Sponsorship or Philanthropic Donation: Which is Right for You?
You’re a property, non-profit or otherwise, and you’ve identified an organization that may be interested in relationship with you. Do you ask for a philanthropic donation? Or do you send in your marketing team and pitch a sponsorship? It can be a tough decision, especially if the basic differences aren’t clear. What are the advantages and disadvantages? And, what if you want to pursue both opportunities?
If you’ve wondered about the differences between sponsorship and philanthropy you’re not alone. The two concepts that are often confused and misunderstood. Whichever one you choose depends on your goals and funding sources. Let’s shine a clarifying light on the principles involved so that expectations on all sides can be managed for mutual benefit.
Sponsorships are marketing tactics designed to increase public awareness and revenues for the sponsoring partner. It is a relationship based on reciprocity. With a sponsorship, a property forms a business relationship with a business or organization. The property agrees to include the business’s name, logo or other identification and/or messaging in advertising and collateral material and may allow the sponsor to do the same. These include signage, broadcast mentions, web presence, or any combination of the aforementioned. The property may also offer category exclusivity, hospitality benefits, tickets, sideline passes and other perks. Sometimes naming rights are a part of partnership agreements. In return the business or organization offers compensation. It agrees to furnish money, digital currency, goods or services to the property. The basic components of a sponsorship agreement include:
- A contract. Sponsorships always include a written and signed contract that specifies the duties and obligations of all parties. It will also include remedies and penalties if either party defaults on the agreement.
- A specified period. The sponsorship will define over what period the agreement will be in force.
- Return on Investment. The sponsoring partner will expect a return on investment. It will employ metrics to measure ROI.
- Source of funds. Sponsorships are generally funded from marketing budgets.
- Accounting treatment. Sponsorship expenditures are recognized as expenses and treated as such in the sponsoring entity’s accounting. Properties recognize what it receives as revenue.
Philanthropic gifts are private, personal or corporate gifts granted to a property without the promise or expectation of promotional or marketing benefits. Such donations are handed out by businesses or organizations for the greater good of a community or for a cause. The property may reciprocate by acknowledging the gift with some form of public recognition. Common forms of gift recognition include a mention via print or broadcast media, a plaque, inclusion of a logo on apparel or other form of one-time or short-term vehicle. Naming rights may be granted for substantial gifts. Elements of philanthropic gifts include:
- No formal contract. Gifts are usually uncomplicated and straight forward with no contractional component. There are few if any strings attached.
- No specified period. Gifts are usually one-time events with no time commitments made by the receiving property. The gift may include payment over time for the giver, but likely involves no corresponding obligation for ongoing recognition.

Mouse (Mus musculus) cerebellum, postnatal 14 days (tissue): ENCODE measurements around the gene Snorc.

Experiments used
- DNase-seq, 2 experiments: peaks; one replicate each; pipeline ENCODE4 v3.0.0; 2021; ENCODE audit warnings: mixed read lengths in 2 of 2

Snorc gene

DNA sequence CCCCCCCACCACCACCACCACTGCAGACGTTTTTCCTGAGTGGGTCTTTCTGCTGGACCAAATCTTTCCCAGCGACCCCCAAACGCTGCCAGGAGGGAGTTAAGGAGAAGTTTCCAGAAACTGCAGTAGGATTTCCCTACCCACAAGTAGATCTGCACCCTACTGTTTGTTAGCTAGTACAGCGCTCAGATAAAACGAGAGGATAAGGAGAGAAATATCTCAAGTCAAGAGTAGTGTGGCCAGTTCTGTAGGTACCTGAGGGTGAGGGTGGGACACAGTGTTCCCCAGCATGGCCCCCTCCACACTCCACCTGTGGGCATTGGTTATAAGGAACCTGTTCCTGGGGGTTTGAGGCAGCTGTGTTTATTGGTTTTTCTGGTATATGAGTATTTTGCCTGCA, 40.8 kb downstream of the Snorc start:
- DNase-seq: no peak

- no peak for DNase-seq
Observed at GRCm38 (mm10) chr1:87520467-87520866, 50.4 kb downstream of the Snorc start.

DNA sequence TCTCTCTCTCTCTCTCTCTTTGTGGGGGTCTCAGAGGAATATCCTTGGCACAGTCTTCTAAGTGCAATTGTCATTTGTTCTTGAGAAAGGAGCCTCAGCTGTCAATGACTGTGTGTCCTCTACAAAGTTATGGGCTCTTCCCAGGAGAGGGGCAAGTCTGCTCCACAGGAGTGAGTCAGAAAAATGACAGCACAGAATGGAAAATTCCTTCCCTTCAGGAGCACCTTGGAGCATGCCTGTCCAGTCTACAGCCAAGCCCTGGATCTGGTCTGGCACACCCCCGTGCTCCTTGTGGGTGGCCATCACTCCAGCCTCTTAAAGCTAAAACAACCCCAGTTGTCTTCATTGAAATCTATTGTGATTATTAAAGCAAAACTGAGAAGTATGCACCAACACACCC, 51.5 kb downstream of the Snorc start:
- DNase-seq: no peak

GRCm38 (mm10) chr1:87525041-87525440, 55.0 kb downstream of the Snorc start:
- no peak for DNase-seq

- Limited control and benefit. Reciprocal benefits are limited. The gifting partner usually is given limited influence with the receiving property. The gift-giving organization may receive small, inconsequential gifts such as a plaque or other public acknowledgement from the property. Tickets, passes or memorabilia may also be offered. However, if the gift is substantial, naming rights may be granted.
- Source of funds. Most organizations will source philanthropic funds from a connected foundation or corporate giving fund, community relations account or corporate responsibility department.
- Accounting treatment. The giving organization will recognize the gift as a charitable donation with tax deduction implications. A tax deduction may be a major motivation for the gift. The property will recognize the gift as revenue.
When all is said and done, the primary difference between a sponsorship and a philanthropic donation are the notions of promotional value and mutual benefit. Sponsorships offer both the property and the sponsor measurable benefits. By contrast, the benefits of philanthropic gifts are heavily weighted in favor of the property.
The principle of Win-Win is powerful. When both parties get what they want, the relationship is mutually beneficial and has a much better chance of continuing. There are three main advantages to sponsorship relationships:
- The tangible benefits to a sponsor are more apparent and likely produce more engagement and loyalty toward the property.
- The publicity the sponsor devotes to the property can attract new supporters for the property and even increase donations.
- Because sponsorship relationships are transactional, they’re easier to maintain and manage. When there is no quid pro quo, interest in maintaining the relationship is one-sided on the part of the gift recipient.
Help Your Team & Sponsorships THRIVE
Caravel Marketing offers highly customized, comprehensive and purpose-focused training programs for sponsorship professionals. As a participant you’ll receive the tools you need to navigate the shifting landscape of sponsorship.
Caravel’s THRIVE program will help you build a culture of sponsorship support and improve your sales processes leading to increased closes. Together we can we’ll develop long-term strategies to promote growth and increase revenue. Learn more and connect with us today.